I know that it unfair to compare different entertainment mediums, however, recent ‘zombie’ smash-hit game ‘The Last of Us’ was able to establish a devastatingly effective emotional attachment to its characters in the opening prologue of less than 20 minutes. ‘WWZ’ does not come even remotely close to pulling the audience’s collective heartstrings for its entire ungodly 2 hour running time.
Stay indoors and watch ‘Dawn of the Dead’, either version, it’s still a better use of your time than ‘World War Zzzzzzzzzzzzz’
Verdict: 1/10

The Last Exorcism – Part 2 (2013) Film Review

 

The Last Exorcism Part 2 (2013)

Dir. Ed Gass-Donnelly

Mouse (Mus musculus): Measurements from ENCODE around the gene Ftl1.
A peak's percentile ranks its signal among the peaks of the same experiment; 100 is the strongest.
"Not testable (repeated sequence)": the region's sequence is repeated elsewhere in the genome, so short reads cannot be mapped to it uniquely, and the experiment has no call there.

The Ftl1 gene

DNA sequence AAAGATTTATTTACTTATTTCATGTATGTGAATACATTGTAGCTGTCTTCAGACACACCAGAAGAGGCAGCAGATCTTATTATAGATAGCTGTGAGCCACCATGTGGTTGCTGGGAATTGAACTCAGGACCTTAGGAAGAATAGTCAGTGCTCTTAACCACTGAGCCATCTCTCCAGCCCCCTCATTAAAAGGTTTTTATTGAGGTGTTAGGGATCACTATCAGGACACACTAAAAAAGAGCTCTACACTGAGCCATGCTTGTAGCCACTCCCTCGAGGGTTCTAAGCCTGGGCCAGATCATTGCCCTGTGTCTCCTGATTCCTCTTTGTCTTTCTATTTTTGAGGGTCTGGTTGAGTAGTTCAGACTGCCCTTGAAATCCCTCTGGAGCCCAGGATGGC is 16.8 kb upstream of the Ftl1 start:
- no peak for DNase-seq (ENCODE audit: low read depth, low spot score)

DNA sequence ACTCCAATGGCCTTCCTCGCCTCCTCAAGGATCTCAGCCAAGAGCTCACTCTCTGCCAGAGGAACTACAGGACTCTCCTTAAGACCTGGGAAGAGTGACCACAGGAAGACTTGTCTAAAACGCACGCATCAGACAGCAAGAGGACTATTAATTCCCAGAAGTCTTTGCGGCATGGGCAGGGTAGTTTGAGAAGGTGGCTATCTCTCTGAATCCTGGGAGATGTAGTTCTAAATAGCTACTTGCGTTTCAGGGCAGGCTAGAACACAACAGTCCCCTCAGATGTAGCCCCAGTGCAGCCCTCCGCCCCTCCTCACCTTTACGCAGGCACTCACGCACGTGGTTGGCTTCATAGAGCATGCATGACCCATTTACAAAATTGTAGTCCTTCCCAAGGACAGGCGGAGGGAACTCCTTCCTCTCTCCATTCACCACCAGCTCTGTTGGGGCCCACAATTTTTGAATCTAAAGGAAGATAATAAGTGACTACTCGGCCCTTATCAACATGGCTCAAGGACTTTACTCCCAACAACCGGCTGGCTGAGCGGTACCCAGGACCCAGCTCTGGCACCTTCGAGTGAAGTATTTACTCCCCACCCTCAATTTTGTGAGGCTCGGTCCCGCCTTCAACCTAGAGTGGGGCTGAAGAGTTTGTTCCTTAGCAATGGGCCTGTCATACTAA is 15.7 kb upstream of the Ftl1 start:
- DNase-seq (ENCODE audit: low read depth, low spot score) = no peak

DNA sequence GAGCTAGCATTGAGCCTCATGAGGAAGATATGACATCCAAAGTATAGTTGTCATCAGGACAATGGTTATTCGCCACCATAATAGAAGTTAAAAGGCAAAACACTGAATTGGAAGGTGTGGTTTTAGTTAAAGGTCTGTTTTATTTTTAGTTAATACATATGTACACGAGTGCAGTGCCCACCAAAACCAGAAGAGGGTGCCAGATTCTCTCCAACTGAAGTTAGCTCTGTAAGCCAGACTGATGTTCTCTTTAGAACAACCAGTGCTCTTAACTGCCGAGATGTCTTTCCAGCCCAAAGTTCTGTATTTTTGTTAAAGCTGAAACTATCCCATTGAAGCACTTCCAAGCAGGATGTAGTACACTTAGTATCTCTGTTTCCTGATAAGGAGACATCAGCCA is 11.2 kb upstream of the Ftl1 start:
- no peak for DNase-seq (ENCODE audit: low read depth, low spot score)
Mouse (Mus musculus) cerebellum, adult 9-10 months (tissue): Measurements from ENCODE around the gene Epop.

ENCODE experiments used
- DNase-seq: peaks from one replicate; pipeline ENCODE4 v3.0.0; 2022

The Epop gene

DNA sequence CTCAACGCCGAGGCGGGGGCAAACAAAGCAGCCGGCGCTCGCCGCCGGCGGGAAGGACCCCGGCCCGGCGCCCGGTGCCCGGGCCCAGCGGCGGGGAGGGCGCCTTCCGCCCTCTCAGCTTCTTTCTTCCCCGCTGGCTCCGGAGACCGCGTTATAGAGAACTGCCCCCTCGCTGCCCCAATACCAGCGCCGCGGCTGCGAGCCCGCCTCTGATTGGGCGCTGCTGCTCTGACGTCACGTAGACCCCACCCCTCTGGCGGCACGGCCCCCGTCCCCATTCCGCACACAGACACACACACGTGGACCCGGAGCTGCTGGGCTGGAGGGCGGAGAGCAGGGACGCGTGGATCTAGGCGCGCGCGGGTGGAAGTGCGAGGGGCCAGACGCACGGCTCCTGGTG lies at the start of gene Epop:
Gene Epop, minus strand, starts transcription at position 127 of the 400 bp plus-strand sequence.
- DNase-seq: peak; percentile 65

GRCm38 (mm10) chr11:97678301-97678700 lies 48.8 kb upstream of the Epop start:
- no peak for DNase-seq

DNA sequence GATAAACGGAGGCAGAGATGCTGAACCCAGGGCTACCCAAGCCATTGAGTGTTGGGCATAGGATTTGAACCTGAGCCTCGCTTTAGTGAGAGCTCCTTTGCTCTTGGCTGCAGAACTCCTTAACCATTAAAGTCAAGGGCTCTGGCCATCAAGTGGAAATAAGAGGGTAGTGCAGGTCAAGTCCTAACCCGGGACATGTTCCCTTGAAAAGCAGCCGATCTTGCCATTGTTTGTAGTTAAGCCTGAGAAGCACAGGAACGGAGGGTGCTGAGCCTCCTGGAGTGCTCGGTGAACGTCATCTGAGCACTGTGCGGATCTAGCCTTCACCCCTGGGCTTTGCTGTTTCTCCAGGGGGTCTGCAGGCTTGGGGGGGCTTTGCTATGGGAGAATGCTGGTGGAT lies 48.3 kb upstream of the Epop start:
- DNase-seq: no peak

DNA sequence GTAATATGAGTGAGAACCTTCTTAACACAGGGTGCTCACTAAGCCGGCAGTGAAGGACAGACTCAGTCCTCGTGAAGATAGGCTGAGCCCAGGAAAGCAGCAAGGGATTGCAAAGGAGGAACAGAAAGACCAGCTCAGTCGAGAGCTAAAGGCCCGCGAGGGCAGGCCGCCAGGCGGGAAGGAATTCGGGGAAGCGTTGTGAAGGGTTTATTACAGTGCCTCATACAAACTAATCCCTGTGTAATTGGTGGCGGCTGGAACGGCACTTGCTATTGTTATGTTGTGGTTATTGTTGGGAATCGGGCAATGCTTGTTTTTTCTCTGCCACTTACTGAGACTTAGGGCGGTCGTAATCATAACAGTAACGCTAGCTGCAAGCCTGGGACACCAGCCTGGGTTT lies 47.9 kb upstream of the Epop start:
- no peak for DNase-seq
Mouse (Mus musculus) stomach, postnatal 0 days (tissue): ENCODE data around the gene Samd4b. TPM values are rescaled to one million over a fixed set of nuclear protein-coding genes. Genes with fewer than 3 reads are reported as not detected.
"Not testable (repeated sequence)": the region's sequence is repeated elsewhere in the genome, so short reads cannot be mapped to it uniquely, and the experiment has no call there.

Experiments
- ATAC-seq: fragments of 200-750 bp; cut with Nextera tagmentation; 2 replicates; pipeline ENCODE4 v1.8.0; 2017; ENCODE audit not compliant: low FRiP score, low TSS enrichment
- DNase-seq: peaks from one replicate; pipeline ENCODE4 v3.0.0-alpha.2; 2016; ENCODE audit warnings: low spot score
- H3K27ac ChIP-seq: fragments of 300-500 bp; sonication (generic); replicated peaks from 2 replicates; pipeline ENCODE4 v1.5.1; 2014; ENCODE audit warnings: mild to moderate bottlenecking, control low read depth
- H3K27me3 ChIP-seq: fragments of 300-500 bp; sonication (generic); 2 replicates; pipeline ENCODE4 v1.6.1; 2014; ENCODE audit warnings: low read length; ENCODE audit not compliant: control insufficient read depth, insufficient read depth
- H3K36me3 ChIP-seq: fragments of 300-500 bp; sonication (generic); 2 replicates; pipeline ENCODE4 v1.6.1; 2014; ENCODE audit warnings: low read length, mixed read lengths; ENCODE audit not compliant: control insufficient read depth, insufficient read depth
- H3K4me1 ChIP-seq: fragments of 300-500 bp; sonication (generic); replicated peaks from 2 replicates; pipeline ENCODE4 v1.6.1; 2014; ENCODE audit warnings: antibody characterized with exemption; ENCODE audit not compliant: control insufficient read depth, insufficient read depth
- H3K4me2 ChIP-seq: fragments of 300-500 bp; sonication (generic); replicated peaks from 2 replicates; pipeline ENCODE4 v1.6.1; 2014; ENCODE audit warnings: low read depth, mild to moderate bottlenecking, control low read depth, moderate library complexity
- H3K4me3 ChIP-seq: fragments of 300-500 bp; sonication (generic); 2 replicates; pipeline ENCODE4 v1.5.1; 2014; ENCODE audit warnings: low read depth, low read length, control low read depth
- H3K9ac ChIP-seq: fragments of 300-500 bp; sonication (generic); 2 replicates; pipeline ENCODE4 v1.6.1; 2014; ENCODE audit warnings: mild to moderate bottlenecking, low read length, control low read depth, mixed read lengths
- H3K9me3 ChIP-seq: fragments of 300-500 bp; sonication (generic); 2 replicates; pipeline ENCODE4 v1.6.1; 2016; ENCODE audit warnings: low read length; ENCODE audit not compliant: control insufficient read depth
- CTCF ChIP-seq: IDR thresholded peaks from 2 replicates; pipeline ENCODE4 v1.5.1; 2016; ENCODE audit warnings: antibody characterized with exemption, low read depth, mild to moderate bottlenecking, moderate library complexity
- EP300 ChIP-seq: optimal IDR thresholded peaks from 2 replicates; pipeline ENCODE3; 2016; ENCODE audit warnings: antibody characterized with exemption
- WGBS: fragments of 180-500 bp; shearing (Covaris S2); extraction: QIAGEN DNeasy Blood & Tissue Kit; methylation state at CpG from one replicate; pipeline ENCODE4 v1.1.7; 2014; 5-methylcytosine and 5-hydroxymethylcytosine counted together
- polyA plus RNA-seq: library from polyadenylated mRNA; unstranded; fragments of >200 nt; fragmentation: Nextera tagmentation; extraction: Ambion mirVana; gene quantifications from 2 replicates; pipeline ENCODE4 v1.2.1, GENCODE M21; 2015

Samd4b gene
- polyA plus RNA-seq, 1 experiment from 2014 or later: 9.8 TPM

Starring – Ashley Bell, Julia Garner, Spencer Treat Clark.

After the events of the first film, Nell Sweetzer (Ashley Bell) takes refuge in a home for wayward girls in New Orleans. After receiving ghostly visitations from her father, she learns that the demon Abalam is looking for her, his work  far from over.

With ‘The Last Exorcism’ proving to be a wonderfully chilling shot in the arm of the even then tired ‘found footage’ genre, expectations were naturally high for the sequel. With a sequel, the story could be expanded, the character of Nell developed even more and the problem of that bloody awful ending hopefully ironed out.

Perhaps the alarm bells should have been ringing with the incredibly embarrassing title, or perhaps even more so when looking back historically at what other ‘Exorcism’ film sequels have taught us. Not to worry though dear reader, there are plenty of differences between this film and the snore-fest that was ‘The Exorcist II’….in this film, there are flies instead of locusts….